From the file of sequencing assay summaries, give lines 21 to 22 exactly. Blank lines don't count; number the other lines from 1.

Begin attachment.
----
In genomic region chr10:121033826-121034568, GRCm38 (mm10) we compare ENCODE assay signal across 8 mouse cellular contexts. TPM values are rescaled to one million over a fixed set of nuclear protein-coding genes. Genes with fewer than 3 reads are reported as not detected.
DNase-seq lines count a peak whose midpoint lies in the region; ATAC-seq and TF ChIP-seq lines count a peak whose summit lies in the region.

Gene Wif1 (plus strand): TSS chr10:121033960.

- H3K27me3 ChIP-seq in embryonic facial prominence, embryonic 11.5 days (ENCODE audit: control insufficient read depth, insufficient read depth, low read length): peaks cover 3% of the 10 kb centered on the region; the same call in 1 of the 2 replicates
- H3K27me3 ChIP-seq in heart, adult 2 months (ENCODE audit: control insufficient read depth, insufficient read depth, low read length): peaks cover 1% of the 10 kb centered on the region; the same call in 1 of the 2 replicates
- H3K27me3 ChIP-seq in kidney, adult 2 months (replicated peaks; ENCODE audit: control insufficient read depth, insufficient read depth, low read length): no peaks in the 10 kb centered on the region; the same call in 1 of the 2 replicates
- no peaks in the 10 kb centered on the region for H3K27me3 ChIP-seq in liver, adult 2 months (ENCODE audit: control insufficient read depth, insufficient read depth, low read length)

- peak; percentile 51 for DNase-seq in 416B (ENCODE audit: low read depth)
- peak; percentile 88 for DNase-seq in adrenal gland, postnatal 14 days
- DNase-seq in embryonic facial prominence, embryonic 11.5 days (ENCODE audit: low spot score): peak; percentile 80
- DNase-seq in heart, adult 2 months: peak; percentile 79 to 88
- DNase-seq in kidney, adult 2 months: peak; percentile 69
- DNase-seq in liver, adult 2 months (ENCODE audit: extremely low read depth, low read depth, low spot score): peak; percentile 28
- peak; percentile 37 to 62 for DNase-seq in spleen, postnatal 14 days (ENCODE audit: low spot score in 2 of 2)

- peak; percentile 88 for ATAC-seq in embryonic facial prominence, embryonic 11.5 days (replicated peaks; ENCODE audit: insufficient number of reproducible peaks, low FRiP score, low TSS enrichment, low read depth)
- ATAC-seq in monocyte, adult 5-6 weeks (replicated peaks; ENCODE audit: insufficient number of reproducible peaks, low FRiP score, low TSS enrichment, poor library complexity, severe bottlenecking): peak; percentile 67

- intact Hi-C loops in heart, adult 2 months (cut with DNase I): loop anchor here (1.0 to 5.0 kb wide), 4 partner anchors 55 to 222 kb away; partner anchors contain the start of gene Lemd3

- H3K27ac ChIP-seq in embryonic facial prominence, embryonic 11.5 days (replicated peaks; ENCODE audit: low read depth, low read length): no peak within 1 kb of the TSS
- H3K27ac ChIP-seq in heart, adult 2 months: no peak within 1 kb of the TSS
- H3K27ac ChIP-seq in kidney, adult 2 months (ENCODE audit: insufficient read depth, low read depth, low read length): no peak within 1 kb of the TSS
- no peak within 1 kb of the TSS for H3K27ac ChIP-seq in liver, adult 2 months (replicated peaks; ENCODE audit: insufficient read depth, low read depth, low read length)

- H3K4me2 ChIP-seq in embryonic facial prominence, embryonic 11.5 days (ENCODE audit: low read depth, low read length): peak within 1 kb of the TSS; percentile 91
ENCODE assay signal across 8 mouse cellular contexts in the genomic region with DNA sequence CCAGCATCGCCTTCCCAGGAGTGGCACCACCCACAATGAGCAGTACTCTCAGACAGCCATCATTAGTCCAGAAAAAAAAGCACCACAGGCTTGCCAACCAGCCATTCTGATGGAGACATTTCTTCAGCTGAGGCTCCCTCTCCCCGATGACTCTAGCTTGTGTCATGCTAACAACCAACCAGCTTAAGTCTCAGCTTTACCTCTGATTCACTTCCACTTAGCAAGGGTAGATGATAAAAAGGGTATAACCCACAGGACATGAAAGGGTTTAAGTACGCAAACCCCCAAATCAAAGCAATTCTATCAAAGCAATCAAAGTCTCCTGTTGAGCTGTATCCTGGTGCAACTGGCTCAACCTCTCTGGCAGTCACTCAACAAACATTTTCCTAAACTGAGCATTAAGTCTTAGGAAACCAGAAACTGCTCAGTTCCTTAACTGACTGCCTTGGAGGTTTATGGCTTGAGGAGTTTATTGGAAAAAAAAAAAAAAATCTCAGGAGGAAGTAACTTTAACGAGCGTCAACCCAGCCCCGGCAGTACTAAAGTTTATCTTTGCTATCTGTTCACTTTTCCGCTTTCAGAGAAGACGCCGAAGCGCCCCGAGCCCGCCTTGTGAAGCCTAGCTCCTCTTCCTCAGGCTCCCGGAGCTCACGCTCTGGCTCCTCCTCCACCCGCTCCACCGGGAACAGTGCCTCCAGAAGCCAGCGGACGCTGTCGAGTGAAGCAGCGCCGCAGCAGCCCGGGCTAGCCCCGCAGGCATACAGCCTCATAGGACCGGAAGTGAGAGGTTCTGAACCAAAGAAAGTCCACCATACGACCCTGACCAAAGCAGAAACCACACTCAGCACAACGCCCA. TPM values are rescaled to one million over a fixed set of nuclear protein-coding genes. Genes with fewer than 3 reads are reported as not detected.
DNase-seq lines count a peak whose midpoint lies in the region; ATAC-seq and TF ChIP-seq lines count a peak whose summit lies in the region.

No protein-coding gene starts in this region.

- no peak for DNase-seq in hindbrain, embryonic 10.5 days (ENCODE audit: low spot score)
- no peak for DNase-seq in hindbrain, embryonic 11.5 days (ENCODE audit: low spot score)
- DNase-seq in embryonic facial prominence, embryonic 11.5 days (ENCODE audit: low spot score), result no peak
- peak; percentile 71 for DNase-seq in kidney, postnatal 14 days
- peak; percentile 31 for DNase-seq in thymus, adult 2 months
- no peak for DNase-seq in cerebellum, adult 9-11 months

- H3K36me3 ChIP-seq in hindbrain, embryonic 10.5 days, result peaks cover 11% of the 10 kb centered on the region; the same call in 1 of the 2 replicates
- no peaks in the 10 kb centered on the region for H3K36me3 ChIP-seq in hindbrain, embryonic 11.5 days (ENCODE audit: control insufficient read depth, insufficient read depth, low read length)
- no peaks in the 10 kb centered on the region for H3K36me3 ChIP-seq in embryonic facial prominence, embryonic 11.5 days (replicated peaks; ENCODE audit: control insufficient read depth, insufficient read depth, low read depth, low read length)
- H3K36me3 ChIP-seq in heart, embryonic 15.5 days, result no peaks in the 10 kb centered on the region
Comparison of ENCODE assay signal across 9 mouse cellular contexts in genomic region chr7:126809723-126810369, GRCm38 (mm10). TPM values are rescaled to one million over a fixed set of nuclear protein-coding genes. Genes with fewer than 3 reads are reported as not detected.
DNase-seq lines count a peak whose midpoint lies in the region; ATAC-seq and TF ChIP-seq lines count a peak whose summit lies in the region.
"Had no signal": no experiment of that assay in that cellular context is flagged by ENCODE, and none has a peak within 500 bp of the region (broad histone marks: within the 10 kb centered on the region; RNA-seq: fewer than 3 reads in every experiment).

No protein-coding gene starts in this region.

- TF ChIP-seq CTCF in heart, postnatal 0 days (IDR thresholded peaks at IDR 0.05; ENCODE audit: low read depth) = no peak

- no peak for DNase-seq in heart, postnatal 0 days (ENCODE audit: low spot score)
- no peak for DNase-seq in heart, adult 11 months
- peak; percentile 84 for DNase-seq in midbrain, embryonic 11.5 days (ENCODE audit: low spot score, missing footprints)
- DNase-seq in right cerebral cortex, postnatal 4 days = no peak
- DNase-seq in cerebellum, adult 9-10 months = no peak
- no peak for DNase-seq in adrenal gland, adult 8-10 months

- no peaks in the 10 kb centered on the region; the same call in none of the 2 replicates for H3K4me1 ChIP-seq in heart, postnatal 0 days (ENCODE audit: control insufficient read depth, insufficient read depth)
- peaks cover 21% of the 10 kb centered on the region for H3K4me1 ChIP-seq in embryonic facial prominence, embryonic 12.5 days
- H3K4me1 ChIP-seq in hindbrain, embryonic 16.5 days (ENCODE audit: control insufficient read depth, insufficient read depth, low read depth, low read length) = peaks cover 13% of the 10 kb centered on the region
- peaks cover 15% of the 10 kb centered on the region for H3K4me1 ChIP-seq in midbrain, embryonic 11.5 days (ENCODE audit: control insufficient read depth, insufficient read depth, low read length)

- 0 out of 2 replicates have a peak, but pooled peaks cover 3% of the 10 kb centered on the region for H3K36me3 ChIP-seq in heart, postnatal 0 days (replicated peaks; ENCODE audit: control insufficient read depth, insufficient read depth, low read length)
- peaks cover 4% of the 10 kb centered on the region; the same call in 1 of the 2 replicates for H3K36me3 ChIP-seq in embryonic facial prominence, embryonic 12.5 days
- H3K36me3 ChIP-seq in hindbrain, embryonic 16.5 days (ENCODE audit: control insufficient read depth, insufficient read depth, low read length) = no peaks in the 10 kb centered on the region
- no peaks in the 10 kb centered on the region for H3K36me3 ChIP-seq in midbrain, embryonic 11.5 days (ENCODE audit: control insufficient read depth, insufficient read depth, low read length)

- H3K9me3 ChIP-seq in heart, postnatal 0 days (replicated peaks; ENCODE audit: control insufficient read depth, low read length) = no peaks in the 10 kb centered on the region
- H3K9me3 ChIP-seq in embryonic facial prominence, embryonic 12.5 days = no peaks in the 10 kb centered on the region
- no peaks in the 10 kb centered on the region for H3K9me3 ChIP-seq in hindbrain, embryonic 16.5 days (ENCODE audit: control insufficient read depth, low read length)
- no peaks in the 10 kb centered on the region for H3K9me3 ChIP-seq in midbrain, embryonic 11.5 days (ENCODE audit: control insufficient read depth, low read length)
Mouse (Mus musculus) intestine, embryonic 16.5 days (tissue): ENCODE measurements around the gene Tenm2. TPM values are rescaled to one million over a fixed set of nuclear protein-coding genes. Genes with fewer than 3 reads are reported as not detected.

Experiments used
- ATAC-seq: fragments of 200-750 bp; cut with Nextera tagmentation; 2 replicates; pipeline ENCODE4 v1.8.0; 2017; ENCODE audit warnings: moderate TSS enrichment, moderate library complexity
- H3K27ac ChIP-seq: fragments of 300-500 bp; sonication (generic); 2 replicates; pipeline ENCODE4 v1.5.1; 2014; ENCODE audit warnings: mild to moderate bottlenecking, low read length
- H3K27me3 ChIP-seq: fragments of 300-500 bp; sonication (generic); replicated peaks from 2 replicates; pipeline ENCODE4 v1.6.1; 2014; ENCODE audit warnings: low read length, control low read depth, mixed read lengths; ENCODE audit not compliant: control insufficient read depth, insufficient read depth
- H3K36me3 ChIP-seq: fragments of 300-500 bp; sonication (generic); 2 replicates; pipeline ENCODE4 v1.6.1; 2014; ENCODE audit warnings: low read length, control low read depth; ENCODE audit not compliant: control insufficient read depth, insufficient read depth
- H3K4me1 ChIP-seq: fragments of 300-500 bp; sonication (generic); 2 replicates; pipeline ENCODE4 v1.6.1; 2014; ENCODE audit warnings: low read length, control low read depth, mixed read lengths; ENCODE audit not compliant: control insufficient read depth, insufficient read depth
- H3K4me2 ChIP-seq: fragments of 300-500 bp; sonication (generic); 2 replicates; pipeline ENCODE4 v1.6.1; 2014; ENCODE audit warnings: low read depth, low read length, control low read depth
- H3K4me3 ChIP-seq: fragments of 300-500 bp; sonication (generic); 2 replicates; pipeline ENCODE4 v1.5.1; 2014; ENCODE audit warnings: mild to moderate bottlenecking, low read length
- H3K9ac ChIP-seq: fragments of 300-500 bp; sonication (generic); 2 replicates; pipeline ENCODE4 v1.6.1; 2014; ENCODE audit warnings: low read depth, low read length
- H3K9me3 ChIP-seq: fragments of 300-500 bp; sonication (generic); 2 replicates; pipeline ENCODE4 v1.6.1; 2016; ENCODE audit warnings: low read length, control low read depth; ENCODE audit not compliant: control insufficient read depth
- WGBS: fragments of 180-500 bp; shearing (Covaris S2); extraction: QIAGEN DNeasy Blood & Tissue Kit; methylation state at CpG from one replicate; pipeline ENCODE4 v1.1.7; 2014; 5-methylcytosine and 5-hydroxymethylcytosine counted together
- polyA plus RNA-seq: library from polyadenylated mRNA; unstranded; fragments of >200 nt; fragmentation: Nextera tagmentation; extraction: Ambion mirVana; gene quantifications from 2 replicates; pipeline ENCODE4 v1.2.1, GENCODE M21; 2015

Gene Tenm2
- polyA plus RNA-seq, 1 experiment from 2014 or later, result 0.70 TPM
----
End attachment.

- no peak within 1 kb of the TSS for H3K27ac ChIP-seq in liver, adult 2 months (replicated peaks; ENCODE audit: insufficient read depth, low read depth, low read length)

- H3K4me2 ChIP-seq in embryonic facial prominence, embryonic 11.5 days (ENCODE audit: low read depth, low read length): peak within 1 kb of the TSS; percentile 91